Ruger SR762 Review

For today’s video, I’m reviewing Ruger’s new .308 AR-style rifle. Spoiler Alert: It’s awesome.

Losing Isn’t All Bad

I don’t win things very often. Not surprising, since I’m not especially competitive by nature, and therefore I don’t often compete in anything in which there is something to win. And when I do, I am usually content with not being last place. Most recently, the thing I did not win was Ruger’s 10/22 design contest. Ruger asked for design submissions and then they picked 10 of the designs for fans to vote on in an online poll. The winning rifle will be produced by Ruger and offered for sale to the public, and the winner was to receive $5000 in Ruger product and a special tour of the Ruger factory.

My design was one of the lucky 10 finalists, and I was actually in the lead for a large chunk of the time the poll was open. You can see my submission in the above link as “Chris from Tennessee”. Ultimately, however, I lost to Gary from Michigan, who came up with an excellent idea for a 10/22 with aperture sights, an integrated scope rail, and the adjustable stock from the new Ruger American rifle series. Gary’s an instructor for Project Appleseed, and his design will be ideal for anyone interested in attending one of their rifle training clinics. Or just anyone who wants a good .22 LR semi-auto… I like his concept enough that I just might be able to overcome the bitterness of defeat and buy one when they come out. You can read more about Gary’s explanation of the rifle concept on his guest post at The Firearm Blog.

Fortunately for me, all nine of the runners up (or is it runner ups?) in the Ruger contest were given the opportunity to pick any single firearm from the Ruger catalog for free (at least before the IRS takes their share). Sometimes being a loser has its benefits. Ruger had just come out with the SR762 the week before the contest started in October, and while there are plenty of other Ruger firearms I would be happy to own, I knew right away the SR762 would be my choice.

An Easy Decision

I’ve had my eye on an AR-style .308 for a long time. I’ve just never been able to think of any reason that’s compelling enough to actually shell out the cash for one. I’ve owned other .308 semi-autos, but they never seem to perform well enough to do justice to the cartridge they were designed for, and I wasn’t willing to pay the extra cost for the rifles that would. It’s really tough to find a rifle in this category that’s under $2000, runs reliably, is easy to mount optics on, and is capable of accuracy better than 3 or 4 MOA.

But recently, we’ve seen some .308 ARs enter the market that offer an attractive combination of quality, features, and price. There have been “affordable” big caliber rifles available on the AR platform for some time, but the attractive prices come with some sacrifices, most notably in the areas of reliability and quality control. But now Ruger, Sig, and S&W are offering what appear to be very solid options in the $1500-2000 range that don’t come with the same strings attached as the budget rifles.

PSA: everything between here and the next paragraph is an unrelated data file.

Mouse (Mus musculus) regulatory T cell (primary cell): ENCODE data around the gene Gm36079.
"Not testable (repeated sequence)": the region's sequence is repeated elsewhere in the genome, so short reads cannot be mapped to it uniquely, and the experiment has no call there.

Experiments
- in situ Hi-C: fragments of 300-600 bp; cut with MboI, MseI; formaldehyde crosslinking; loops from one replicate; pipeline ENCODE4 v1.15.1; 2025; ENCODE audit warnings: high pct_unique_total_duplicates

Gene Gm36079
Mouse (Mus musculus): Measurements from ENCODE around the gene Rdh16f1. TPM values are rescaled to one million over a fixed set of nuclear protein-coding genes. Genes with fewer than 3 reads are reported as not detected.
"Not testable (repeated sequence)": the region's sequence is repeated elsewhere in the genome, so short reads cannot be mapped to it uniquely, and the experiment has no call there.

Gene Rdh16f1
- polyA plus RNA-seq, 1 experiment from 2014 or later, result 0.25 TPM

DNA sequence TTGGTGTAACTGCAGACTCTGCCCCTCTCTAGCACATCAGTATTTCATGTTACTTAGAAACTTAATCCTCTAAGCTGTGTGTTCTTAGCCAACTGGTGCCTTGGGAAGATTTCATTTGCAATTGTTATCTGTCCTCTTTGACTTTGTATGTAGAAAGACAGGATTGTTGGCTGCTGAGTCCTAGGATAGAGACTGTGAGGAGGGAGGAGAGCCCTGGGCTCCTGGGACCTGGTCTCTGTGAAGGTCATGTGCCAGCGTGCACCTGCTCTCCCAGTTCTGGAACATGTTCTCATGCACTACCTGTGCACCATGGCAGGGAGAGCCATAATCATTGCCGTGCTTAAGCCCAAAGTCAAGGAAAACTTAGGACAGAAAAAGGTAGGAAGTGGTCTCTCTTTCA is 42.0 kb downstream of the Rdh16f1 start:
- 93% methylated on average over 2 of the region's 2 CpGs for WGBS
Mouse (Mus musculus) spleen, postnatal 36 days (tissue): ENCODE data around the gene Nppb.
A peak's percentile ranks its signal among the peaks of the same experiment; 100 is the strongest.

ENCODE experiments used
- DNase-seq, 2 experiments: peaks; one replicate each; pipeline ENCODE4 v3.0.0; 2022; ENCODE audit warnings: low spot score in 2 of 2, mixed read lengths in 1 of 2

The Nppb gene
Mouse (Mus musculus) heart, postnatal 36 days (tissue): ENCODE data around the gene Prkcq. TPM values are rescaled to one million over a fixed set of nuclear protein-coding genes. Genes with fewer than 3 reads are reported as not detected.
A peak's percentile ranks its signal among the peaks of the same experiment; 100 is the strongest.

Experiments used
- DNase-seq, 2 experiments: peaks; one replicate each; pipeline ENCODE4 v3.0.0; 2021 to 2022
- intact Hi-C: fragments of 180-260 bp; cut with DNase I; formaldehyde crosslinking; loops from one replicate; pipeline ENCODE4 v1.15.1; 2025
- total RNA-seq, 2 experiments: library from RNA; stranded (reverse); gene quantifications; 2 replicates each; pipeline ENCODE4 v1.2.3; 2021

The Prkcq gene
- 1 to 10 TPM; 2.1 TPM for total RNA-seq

But What’s It For?

Even with these mid-range AR options available, there was still something holding me back from wanting to make a purchase: what would I do with this rifle? If I want a home-defense carbine for doing rapid fire drills and suitable for running around with at a class or a 3-gun match, I have a standard AR-15 in 5.56×45. And if I want to shoot at longer ranges or hunt medium-size game with a .308, there are plenty of affordable bolt guns on the market with sub-MOA accuracy. Maybe a .308 semi-auto carbine would make sense for the guy who needs to have just one rifle to do it all. But I’m fortunate enough to not be in that position, and I can own multiple firearms, each suited to a specific role. So what role would be filled by a .308 AR?

Well, when you’re faced with the option of owning one for free, I’ve discovered the better question is “who cares?” When Ruger sent the paperwork for me to claim my prize, I didn’t even have to think before scribbling “SR762” on the form. I try not to spend money on guns “just because”, but that doesn’t mean I can’t own one for reasons that basically amount to “it looks cool and seems awesome and cool and I want one so I can be cool.” And now that I have had a chance to shoot it for a while, I can think of plenty of even better reasons to keep it around, most of which are outlined in the video above.

But one thing that wasn’t explicitly mentioned in the video is just how fun this rifle is to shoot. The recoil is enough of a push for you to really feel the power behind the round, but not so much that it leaves you with a sore shoulder. That’s a huge bonus the SR762 has over shooting from the bench with a stiffer-kicking bolt action. And the fact that it’s pretty dang accurate doesn’t hurt either. After seeing some other reviewers achieve consistent sub-MOA groups with handloads in the SR762, I’ve recently dusted off my Lee press to see if I can duplicate their results. Even if I can’t turn it into the tack driver that others have, it’ll still make a great rifle for shooting the Heavy Metal division in 3-Gun. I might not win, but sometimes being a loser is pretty sweet.

 


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